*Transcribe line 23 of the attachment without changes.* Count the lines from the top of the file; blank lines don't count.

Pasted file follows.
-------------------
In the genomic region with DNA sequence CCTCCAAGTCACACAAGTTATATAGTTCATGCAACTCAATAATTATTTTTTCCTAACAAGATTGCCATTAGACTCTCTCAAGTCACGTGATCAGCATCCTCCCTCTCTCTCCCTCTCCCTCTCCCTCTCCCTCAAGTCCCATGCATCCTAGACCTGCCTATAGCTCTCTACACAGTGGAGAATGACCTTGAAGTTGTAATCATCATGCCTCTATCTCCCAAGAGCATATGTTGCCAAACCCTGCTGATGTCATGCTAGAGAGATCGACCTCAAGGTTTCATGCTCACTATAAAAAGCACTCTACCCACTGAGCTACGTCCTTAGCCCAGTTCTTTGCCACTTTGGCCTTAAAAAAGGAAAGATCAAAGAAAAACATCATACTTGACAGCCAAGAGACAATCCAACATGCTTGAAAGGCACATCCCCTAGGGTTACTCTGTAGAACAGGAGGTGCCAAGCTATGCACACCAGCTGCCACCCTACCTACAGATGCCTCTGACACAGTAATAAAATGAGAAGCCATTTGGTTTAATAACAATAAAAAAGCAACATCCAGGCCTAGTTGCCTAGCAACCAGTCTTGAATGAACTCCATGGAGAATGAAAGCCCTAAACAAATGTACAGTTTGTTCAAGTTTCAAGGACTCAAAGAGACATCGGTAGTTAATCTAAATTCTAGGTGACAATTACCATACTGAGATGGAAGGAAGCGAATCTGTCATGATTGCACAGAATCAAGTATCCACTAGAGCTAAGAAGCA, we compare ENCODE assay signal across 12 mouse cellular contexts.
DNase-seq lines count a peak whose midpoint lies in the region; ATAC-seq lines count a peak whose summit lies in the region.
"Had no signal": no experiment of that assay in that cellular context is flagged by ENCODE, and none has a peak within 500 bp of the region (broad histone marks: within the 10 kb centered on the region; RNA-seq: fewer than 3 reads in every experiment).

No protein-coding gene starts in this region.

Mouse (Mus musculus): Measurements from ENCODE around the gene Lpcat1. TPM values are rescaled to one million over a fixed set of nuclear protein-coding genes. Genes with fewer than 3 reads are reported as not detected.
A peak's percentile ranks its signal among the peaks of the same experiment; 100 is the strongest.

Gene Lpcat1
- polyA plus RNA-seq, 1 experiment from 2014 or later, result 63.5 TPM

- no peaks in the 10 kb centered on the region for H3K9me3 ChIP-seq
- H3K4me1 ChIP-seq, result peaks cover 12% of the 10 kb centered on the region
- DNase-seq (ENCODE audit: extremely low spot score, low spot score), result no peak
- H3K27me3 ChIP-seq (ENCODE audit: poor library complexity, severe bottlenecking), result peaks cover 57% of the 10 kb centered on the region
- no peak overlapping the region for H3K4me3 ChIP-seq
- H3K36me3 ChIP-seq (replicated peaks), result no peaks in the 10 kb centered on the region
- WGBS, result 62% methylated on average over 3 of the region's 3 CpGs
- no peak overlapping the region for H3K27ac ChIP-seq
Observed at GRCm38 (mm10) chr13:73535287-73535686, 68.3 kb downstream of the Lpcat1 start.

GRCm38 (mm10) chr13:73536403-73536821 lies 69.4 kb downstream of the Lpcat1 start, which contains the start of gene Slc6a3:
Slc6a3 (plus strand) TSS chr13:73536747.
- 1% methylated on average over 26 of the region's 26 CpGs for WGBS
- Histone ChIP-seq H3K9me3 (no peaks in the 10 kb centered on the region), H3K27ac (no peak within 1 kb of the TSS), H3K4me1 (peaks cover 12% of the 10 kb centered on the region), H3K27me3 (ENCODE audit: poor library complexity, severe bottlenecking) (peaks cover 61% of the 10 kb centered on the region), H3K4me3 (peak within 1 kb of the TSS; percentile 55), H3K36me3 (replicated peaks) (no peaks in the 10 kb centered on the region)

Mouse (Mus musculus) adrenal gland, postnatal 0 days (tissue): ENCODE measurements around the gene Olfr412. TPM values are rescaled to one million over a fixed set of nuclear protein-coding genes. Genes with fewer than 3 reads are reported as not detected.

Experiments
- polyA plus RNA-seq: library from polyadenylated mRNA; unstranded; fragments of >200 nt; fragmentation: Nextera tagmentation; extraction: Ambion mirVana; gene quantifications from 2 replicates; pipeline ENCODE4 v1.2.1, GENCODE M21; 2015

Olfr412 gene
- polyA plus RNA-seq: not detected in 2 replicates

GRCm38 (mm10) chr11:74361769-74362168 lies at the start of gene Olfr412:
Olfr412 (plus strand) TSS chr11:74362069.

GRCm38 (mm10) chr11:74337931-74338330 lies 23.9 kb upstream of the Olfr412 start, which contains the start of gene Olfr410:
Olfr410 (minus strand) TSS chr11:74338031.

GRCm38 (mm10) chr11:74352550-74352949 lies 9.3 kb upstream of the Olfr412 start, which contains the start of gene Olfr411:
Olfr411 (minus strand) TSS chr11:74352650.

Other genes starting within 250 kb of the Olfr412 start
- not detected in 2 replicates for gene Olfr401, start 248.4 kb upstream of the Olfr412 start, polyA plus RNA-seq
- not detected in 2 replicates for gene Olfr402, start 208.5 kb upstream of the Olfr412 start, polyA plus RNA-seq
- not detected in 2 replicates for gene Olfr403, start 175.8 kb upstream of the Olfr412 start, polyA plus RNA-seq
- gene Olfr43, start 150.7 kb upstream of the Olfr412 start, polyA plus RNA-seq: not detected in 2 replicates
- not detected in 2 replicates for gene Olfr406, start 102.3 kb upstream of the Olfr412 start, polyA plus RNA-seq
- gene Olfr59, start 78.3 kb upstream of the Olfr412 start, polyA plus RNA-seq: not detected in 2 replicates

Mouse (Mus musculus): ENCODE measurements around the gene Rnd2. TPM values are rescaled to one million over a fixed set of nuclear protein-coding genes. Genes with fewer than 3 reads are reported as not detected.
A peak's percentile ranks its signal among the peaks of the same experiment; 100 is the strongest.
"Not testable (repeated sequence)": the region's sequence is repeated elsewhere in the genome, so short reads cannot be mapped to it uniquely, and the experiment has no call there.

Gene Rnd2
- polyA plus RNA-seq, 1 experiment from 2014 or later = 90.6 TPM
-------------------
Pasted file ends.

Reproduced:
Experiments